In determining the independence of our directors, the Board considers relationships involving directors and their immediate family members that are relevant under applicable laws and regulations, the listing standards of the New York Stock Exchange, and the standards contained in our Corporate Governance Principles. The Board relies on information from Company records and questionnaires completed annually by each director.

As part of its most recent independence determinations, the Board noted that AutoZone does not have, and did not have during fiscal 2021, significant commercial relationships with companies at which Board members served as officers or directors, or in which Board members or their immediate family members held an aggregate of 10% or more direct or indirect interest.

The Board considered the fact that Mr. Jordan is the Chief Executive Officer and a member of the board of directors of First Horizon National Corporation, parent company of First Tennessee Bank, which: participates in one of AutoZone’s supplier confirmed receivables programs (under which some AutoZone vendors are borrowers, but AutoZone is not); offers brokerage services to AutoZone employees exercising stock options, and holds various AutoZone deposit accounts. The Board also considered the fact that Mr. Brooks is a member of the board of directors of Southwest Airlines, and during fiscal 2021, AutoZone purchased airline tickets from Southwest Airlines in the ordinary course of business. Additionally, AutoZone did business with J.B. Hunt Transport Services, Inc., for which Ms. King is a member of the board of directors, during fiscal 2021 in arm’s length transactions. The Board also reviewed donations made by the Company to not-for-profit organizations with which Board members or their immediate family members were affiliated by membership or service or as directors or trustees.

None of the transactions identified above were, individually or cumulatively, material to AutoZone and did not materially benefit any of our directors, either directly or indirectly.

Based on its review of the above matters, the Board determined that none of Messrs. Brooks, Calbert, Graves, Guimaraes, Jordan, Mrkonic, or Mses. Goodspeed, King, or Soltau has a material relationship with the Company other than in their capacity as a Board member and that all of them are independent within the meaning of the AutoZone Corporate Governance Principles and applicable law and listing standards. The Board also determined that Mr. Rhodes is not independent since he is an employee of the Company.

Procedure for Communication with the Board of Directors

Stockholders and other interested parties may communicate with the Board by writing to the Board, to any individual director or to the non-management directors as a group c/o Corporate Secretary, AutoZone, Inc., 123 South Front Street, Dept. 8074, Memphis, Tennessee 38103. The Company’s General Counsel and Secretary will review all such correspondence and will forward correspondence that, in her opinion, deals with the function of the Board or that she otherwise determines requires the attention of any member, group or committee of the Board. Communications addressed to the Board or to the non-management directors as a group, and determined by the Company’s General Counsel and Secretary to merit their attention, will be forwarded to the Chair of the Nominating and Corporate Governance Committee, and communications addressed to a committee of the Board, and determined by the Company’s General Counsel and Secretary to merit their attention, will be forwarded to the chair of that committee.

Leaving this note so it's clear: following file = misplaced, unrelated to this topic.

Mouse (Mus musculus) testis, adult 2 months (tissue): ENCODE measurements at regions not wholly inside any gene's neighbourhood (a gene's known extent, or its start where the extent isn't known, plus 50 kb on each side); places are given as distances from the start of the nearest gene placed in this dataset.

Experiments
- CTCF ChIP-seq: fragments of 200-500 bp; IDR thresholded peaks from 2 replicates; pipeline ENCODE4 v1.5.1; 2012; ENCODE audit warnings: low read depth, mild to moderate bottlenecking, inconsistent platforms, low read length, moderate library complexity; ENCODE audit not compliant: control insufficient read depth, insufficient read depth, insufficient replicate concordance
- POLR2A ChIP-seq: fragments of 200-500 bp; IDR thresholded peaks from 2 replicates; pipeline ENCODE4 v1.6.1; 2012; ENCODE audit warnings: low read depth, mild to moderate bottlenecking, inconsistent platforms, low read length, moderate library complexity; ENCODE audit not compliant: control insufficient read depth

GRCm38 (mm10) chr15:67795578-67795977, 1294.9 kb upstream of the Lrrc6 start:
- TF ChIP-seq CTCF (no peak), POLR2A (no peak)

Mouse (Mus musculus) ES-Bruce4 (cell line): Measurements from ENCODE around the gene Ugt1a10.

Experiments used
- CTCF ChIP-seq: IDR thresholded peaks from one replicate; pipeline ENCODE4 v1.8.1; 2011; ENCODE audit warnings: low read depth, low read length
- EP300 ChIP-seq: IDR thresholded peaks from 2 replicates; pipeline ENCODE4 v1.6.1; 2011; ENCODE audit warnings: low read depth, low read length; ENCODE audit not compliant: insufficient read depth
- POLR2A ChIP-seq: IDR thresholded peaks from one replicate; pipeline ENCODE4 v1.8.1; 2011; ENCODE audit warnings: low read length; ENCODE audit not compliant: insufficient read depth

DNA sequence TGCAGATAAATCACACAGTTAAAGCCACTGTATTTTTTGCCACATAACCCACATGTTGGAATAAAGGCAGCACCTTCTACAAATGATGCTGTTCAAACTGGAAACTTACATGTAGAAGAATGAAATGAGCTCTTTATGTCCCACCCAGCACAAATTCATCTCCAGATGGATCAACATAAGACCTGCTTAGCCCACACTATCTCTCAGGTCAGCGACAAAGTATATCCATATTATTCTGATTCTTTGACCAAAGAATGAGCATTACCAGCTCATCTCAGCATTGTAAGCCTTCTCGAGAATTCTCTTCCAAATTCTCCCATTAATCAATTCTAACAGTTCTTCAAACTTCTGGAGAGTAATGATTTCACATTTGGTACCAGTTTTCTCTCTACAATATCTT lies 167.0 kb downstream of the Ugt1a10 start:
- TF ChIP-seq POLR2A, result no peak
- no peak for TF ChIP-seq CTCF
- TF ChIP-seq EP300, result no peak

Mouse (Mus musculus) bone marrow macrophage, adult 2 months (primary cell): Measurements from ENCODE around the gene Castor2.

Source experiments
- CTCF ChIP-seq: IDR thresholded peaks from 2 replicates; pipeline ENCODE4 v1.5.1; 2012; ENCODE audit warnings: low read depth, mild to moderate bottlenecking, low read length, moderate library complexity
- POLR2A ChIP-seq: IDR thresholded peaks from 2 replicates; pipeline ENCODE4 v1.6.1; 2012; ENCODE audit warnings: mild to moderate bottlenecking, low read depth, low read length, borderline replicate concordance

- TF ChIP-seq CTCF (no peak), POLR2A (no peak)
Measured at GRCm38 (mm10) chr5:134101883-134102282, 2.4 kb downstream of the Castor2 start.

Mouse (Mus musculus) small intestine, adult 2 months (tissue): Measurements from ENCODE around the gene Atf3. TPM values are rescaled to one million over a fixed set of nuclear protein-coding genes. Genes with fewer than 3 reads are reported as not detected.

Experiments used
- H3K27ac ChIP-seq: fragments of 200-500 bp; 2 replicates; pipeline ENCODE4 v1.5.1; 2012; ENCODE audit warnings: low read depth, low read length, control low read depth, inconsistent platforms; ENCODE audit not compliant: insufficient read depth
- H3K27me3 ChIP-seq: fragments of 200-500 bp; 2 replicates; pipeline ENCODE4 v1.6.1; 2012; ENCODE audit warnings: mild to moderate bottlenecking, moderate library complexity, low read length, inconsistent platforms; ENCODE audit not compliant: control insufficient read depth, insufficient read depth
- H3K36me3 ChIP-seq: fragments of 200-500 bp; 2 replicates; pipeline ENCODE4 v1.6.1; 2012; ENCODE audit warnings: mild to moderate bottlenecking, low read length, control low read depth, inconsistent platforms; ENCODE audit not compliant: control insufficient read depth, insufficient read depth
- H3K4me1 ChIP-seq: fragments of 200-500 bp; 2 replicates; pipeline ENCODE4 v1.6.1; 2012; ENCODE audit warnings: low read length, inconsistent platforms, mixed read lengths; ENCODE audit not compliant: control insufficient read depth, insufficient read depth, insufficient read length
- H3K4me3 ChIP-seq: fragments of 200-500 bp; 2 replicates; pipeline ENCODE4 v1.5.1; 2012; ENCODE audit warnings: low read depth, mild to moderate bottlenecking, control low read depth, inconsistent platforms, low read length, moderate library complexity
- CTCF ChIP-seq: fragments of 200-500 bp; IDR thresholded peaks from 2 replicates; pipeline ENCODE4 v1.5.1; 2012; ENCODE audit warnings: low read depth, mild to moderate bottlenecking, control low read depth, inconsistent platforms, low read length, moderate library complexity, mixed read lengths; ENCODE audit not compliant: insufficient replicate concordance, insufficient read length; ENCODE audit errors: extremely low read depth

Compensation of Directors

AutoZone’s current director compensation program became effective January 1, 2020 (the “Director Compensation Program”).

10


Table of Contents

Annual Retainer Fees. Non-employee directors receive an annual retainer fee (the “Annual Retainer”). Furthermore, each director is eligible to receive an additional fee (“Additional Fee”), the amount of which varies depending on his or her role. The Additional Fees and the Annual Retainer, enumerated below, together comprise the “Director Compensation”. There are no meeting fees.

Director compensation components

    

($)

Annual Retainer

 

225,000

Additional Fees:

 

  

Lead Director

 

30,000

Audit Committee Chair

 

25,000

Audit Committee Member

 

12,500

Compensation Committee Chair

 

20,000

Nominating & Corporate Governance Committee Chair

 

15,000

Under the 2020 Omnibus Incentive Award Plan (the “2020 Omnibus Incentive Plan”) and Director Compensation Program, non-employee directors receive Director Compensation in the form of Restricted Stock Units, which are contractual rights to receive in the future a share of AutoZone common stock. A non-employee director may elect to receive a fixed portion of the Annual Retainer plus any Additional Fees in the form of cash, paid in quarterly installments (the “Cash Election”), with the remainder of the Annual Retainer paid in the form of Restricted Stock Units. The Cash Election during calendar year 2020 and 2021 was $95,000 each year. All Restricted Stock Units are granted on January 1 of the applicable calendar year.